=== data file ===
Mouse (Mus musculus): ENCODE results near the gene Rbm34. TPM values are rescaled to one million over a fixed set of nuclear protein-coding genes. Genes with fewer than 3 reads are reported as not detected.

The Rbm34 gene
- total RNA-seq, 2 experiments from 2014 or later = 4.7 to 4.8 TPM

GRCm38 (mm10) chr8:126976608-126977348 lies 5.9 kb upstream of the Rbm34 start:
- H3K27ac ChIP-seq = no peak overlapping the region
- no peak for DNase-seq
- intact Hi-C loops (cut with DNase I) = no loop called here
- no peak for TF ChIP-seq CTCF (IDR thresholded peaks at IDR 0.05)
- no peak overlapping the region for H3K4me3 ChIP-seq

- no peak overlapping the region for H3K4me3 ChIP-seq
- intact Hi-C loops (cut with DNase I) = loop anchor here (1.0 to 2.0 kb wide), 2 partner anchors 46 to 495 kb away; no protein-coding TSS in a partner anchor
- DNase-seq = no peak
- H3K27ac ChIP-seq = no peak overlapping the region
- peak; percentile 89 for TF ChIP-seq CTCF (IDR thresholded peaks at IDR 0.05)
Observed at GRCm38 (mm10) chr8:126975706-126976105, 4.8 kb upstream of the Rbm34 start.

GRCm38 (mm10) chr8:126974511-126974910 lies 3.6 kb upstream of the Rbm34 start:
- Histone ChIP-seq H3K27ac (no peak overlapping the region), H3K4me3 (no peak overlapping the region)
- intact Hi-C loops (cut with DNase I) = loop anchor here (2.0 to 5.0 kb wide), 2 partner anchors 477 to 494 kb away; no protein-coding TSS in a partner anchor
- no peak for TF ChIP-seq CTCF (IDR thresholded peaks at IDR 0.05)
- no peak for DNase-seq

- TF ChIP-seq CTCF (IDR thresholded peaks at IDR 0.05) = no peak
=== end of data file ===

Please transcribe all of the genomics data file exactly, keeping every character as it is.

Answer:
Mouse (Mus musculus): ENCODE results near the gene Rbm34. TPM values are rescaled to one million over a fixed set of nuclear protein-coding genes. Genes with fewer than 3 reads are reported as not detected.

The Rbm34 gene
- total RNA-seq, 2 experiments from 2014 or later = 4.7 to 4.8 TPM

GRCm38 (mm10) chr8:126976608-126977348 lies 5.9 kb upstream of the Rbm34 start:
- H3K27ac ChIP-seq = no peak overlapping the region
- no peak for DNase-seq
- intact Hi-C loops (cut with DNase I) = no loop called here
- no peak for TF ChIP-seq CTCF (IDR thresholded peaks at IDR 0.05)
- no peak overlapping the region for H3K4me3 ChIP-seq

- no peak overlapping the region for H3K4me3 ChIP-seq
- intact Hi-C loops (cut with DNase I) = loop anchor here (1.0 to 2.0 kb wide), 2 partner anchors 46 to 495 kb away; no protein-coding TSS in a partner anchor
- DNase-seq = no peak
- H3K27ac ChIP-seq = no peak overlapping the region
- peak; percentile 89 for TF ChIP-seq CTCF (IDR thresholded peaks at IDR 0.05)
Observed at GRCm38 (mm10) chr8:126975706-126976105, 4.8 kb upstream of the Rbm34 start.

GRCm38 (mm10) chr8:126974511-126974910 lies 3.6 kb upstream of the Rbm34 start:
- Histone ChIP-seq H3K27ac (no peak overlapping the region), H3K4me3 (no peak overlapping the region)
- intact Hi-C loops (cut with DNase I) = loop anchor here (2.0 to 5.0 kb wide), 2 partner anchors 477 to 494 kb away; no protein-coding TSS in a partner anchor
- no peak for TF ChIP-seq CTCF (IDR thresholded peaks at IDR 0.05)
- no peak for DNase-seq

- TF ChIP-seq CTCF (IDR thresholded peaks at IDR 0.05) = no peak